Inhibitory (passive)


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 Inhibitory (passive) avoidance



=         Can be used for both active and passive avoidance testing

=         Designed for testing in rats


Dimensions (HxWxD)

Black compartment: 30cm X 20cm X 20 cm

White compartment: 30cm X 20cm X 20 cm

Stimulator apparatus: 28 cm X 21 cm X 8 cm

Current intensity

0.1-10 mA


1-100 HZ

Power Requirements

220 V, 50/60 HZ



One of the most common animal tests in memory research is the inhibition to imitate activities or learned habits. The term “passive avoidance” is usually employed to describe experiments in which the animal learns to avoid a noxious event by suppressing a particular behavior.



Animals experience different sensitivity to the foot-shock punishment applied in the dark area, immediately after the first trial the animal is returned to the lighted area to evaluate if the task has been acquired. A criteria is established to determine the learning of the test, usually requiring the animal to remain in the lighted area for a period of 30–60 s. In this way, all the animals have a similar degree of learning independently of the amount of trials needed to attain it. The animals are placed in the lighted compartment and after they entered with the four paws into the dark area, the door is closed and a mild foot-shock is delivered. Immediately after the shock they are placed back in the lighted area for another trial. Training would continue this way until the animal remains in the lighted area for a certain period of time (30 or 60 s), a time at which the training is considered to be acquired by all the animals. The number of trials to attain criteria are counted as an indication of the speed of acquisition. Retention of the test is measured 24 or 48 hours later. The animals are placed in the lighted area, the door opened and the latency to step with the four paws into the dark area is recorded. A cut-off latency of 180 or 300 s is usually imposed. This procedure is useful to determine the effect of drugs on acquisition as amnesic drugs significantly increase the number of trials to reach the criterion. Saline-treated animals generally need 1–2 trials to reach criterion while animals under diazepam or scopolamine need 3–6 trials. Once the animals have been trained to a predetermined criteria (i.e., 30 s. avoidance) any effect of the drug on the retention trial can be associated to drug effects on consolidation rather on the acquisition process. Alternatively, drugs could be administered before the test session in order to determine the effect of the drug on retrieval processes. Brain lesions differentially affect acquisition or retention and this task has also been used to demonstrate the effect of grafts on recovery of function.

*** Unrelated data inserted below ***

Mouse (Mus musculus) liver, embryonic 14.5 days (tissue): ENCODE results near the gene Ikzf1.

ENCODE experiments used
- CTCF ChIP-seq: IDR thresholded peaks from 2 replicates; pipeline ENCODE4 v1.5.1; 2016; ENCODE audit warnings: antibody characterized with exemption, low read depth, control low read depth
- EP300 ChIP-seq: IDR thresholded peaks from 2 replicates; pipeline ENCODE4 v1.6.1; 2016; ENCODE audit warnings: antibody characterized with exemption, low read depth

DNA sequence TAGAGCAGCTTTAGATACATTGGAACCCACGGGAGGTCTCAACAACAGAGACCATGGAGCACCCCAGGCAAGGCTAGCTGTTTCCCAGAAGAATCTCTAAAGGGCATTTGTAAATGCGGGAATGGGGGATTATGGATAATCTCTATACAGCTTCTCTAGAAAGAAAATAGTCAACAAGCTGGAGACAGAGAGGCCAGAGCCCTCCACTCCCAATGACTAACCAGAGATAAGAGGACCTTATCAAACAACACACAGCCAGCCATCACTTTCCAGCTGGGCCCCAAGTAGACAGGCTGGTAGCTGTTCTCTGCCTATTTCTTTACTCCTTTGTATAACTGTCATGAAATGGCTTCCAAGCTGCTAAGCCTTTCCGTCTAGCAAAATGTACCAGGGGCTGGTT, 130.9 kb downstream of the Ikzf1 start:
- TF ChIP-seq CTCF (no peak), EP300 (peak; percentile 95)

Inhibitory (passive) avoidance....................Inhibitory (passive) avoidance........................Inhibitory (passive) avoidance